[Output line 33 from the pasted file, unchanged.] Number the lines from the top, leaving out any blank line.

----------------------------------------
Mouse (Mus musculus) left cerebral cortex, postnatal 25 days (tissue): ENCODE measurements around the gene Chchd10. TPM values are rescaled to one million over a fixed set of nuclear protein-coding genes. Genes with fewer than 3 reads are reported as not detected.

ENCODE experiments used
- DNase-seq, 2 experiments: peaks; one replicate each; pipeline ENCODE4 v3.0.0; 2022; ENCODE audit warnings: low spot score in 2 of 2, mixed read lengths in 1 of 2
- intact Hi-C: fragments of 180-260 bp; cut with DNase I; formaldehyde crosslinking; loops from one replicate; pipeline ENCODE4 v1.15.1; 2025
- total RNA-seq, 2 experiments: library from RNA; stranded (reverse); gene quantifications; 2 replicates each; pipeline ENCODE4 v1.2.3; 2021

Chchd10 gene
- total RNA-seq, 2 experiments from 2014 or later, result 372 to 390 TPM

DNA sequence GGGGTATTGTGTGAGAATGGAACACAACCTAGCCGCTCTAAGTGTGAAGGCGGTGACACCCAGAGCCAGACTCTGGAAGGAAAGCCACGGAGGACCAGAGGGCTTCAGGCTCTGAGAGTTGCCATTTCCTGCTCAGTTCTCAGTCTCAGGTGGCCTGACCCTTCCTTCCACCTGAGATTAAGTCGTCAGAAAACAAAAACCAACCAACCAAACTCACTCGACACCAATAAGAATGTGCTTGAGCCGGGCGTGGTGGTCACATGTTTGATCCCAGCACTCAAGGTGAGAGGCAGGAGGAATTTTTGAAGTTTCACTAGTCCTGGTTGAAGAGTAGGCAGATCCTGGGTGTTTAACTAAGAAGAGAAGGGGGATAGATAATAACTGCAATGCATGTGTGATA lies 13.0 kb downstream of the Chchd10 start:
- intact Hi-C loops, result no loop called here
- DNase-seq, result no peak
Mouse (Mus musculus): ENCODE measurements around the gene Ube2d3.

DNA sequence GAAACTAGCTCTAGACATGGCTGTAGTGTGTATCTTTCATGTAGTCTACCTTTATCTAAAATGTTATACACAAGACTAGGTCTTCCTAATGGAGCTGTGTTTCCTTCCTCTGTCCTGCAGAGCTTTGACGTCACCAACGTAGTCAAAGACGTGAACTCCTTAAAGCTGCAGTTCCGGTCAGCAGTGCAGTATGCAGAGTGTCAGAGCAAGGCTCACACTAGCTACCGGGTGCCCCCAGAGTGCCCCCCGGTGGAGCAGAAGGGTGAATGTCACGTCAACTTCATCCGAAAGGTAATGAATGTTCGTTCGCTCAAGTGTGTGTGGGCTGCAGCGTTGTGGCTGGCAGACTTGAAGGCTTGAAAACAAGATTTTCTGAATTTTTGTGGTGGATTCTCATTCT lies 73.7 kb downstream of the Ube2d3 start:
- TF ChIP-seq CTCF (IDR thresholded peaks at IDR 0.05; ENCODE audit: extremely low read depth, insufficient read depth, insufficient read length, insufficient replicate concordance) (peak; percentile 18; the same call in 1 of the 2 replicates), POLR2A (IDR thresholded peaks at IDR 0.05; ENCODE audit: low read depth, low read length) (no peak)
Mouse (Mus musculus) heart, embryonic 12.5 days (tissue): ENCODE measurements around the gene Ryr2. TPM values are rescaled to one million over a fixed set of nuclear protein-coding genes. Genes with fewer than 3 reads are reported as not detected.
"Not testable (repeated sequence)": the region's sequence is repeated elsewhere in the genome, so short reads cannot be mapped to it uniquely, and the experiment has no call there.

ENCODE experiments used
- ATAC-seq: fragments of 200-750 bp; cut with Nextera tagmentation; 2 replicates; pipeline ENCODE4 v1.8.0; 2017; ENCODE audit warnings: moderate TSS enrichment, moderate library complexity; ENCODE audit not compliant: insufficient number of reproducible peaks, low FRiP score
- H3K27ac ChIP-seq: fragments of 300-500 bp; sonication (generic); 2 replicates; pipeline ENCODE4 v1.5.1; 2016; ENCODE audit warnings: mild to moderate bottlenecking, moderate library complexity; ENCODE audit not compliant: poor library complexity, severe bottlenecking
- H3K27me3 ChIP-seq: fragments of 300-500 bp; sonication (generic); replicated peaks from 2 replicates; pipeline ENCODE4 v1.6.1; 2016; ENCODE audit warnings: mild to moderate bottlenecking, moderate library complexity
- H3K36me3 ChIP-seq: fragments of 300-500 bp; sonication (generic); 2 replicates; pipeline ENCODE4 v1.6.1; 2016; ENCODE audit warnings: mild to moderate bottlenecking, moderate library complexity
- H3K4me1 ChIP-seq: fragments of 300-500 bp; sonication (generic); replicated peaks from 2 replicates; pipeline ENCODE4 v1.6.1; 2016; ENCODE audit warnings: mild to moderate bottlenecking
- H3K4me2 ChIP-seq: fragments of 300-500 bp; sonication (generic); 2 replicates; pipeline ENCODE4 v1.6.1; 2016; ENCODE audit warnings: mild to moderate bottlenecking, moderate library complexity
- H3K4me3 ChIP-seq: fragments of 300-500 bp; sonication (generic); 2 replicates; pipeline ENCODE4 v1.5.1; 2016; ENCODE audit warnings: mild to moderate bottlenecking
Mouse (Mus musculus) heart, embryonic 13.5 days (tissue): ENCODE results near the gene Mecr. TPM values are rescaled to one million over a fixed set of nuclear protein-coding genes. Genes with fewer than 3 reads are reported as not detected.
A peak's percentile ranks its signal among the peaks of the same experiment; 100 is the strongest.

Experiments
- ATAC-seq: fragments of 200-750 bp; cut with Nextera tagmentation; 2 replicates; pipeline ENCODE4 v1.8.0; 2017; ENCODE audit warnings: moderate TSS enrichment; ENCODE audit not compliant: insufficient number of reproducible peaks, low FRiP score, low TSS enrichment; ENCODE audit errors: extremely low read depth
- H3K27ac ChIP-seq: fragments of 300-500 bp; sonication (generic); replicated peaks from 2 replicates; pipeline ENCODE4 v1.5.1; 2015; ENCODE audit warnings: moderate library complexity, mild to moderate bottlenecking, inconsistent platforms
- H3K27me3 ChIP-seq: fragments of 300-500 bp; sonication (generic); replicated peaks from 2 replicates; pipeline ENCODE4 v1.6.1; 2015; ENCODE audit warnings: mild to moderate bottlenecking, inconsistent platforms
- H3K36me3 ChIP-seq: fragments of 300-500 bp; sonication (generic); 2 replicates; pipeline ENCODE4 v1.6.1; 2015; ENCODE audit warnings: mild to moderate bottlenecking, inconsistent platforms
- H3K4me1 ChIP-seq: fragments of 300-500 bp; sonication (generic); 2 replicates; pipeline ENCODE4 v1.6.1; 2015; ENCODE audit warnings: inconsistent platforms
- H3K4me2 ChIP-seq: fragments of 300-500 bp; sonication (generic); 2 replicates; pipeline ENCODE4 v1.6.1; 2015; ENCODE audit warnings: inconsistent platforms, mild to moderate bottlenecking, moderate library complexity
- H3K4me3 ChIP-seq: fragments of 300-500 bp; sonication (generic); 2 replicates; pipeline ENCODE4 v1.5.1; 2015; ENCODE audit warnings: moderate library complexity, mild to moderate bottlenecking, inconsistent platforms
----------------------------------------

- H3K4me3 ChIP-seq: fragments of 300-500 bp; sonication (generic); 2 replicates; pipeline ENCODE4 v1.5.1; 2015; ENCODE audit warnings: moderate library complexity, mild to moderate bottlenecking, inconsistent platforms